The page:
Sir Antony Beevor

http://www.bbc.co.uk/programmes/b08fdhjs

Kirsty Young's castaway is military historian, Sir Antony Beevor. His books about some of the key battles of the Second World War are best-sellers and have been credited with reinvigorating the whole genre. There was little indication of this future success while he was boarder at Winchester public school where he failed to pass either his History or his English A levels.

During the five years he spent in the army, including two years at Sandhurst for officer training, he studied history under the great military historian, John Keegan. On deciding he wanted to be a writer, his first three novels had limited success, and he was encouraged by his publishers to draw on his experience of army life and turn his talents to military history.

His ground-breaking work Stalingrad was based on what he discovered in the Russian military archives and won him the Samuel Johnson Prize, the Wolfson Prize for History and the Hawthornden Prize. In his book Berlin: the Downfall 1945, he wrote about the mass rapes of German women committed by the Red Army at the end of the war. He was knighted in the 2017 New Year honours list. He is married to the writer Artemis Cooper.

Producer: Cathy Drysdale.

June Brown

http://www.bbc.co.uk/programmes/b08dmr01

June Brown is best known today for her role as the long-suffering chain-smoking Dot Cotton (now Dot Branning) in the BBC TV soap EastEnders. She arrived on a three month contract in 1985 and is still in the show. She was nominated for a BAFTA in 2008.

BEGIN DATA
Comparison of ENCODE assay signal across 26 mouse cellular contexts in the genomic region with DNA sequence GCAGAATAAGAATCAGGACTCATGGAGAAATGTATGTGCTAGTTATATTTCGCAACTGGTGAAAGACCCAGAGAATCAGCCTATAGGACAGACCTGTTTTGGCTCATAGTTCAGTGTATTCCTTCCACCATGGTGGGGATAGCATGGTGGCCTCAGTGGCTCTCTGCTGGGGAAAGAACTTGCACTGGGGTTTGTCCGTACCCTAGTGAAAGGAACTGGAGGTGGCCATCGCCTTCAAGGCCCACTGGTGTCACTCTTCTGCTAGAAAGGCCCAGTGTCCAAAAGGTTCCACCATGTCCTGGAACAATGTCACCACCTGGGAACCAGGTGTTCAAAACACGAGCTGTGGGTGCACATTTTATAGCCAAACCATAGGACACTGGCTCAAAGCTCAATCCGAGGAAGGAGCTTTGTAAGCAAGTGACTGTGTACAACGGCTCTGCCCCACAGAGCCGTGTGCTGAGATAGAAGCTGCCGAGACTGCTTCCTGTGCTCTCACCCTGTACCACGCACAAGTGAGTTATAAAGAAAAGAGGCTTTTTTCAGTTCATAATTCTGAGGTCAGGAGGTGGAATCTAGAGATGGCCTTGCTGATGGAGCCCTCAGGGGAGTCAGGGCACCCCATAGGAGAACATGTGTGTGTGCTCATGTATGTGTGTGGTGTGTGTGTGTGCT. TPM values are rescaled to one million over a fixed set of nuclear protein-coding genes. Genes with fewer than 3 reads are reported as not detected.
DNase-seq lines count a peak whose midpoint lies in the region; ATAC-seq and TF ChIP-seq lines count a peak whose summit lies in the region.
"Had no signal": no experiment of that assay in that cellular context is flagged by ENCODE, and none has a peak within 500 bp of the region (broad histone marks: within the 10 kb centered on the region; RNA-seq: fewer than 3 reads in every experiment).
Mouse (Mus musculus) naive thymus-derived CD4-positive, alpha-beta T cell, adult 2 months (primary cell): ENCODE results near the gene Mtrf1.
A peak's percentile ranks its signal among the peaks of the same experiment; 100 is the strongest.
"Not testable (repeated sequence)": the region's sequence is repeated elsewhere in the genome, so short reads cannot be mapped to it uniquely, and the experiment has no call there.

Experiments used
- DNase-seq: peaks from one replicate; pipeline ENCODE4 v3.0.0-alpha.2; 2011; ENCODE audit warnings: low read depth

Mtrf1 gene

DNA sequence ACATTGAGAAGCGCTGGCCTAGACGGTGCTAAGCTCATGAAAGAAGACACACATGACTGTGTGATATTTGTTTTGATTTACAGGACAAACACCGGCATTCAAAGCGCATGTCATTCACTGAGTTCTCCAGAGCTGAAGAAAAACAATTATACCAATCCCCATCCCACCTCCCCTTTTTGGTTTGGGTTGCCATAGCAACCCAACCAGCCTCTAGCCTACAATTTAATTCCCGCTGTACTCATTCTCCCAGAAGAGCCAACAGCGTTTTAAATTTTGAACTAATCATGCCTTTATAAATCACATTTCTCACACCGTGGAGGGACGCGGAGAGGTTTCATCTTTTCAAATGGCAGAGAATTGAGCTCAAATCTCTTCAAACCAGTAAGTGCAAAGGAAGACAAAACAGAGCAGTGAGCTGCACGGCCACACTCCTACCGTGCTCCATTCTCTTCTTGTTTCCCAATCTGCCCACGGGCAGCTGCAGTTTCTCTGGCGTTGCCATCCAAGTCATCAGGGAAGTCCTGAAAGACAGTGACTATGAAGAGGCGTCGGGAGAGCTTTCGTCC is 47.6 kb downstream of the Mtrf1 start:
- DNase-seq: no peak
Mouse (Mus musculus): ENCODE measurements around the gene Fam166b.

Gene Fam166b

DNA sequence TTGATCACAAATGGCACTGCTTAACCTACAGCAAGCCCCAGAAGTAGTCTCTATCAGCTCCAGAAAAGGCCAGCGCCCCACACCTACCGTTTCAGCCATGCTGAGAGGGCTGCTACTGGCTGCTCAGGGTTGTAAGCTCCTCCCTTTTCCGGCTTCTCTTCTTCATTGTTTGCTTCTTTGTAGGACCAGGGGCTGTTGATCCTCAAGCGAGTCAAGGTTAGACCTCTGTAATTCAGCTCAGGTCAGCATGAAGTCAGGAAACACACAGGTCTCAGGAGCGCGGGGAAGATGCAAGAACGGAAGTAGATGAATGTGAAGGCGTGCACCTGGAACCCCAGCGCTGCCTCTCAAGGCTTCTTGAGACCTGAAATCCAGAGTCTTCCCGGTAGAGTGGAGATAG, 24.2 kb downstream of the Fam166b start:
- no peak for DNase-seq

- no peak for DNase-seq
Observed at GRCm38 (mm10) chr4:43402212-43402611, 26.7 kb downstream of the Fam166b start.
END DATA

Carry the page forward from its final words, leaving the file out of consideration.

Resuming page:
She celebrates her 90th birthday in February 2017 and has no intention of retiring as acting "keeps her alive".

June was born in Suffolk and brought up in a music-loving family. Towards the end of World War Two, she joined up, choosing the WRNS where she worked as a cinema operator showing training films and newsreels to the sailors.

She did some acting during that time and after a brief and unsuccessful job in an office, she was one of very few chosen to receive a classical training at the Old Vic Theatre School. From there she joined the Old Vic Theatre Company where she worked with such greats as Edith Evans, Laurence Oliver and Albert Finney. Her roles included Lady Macbeth and Ibsen's Hedda Gabler.

She had five children in relatively quick succession and continued acting on TV and the London stage, often putting her youngest in a pram and going in the guard's van on the train to the theatre.

Throughout her time on EastEnders she has occasionally ventured away to direct or take part in other television series. In 2009 she stripped down to nothing as Jessie in the stage production Calendar Girls. She was 82.

She was awarded an MBE for services to drama and charity in 2008.

Producer: Sarah Taylor.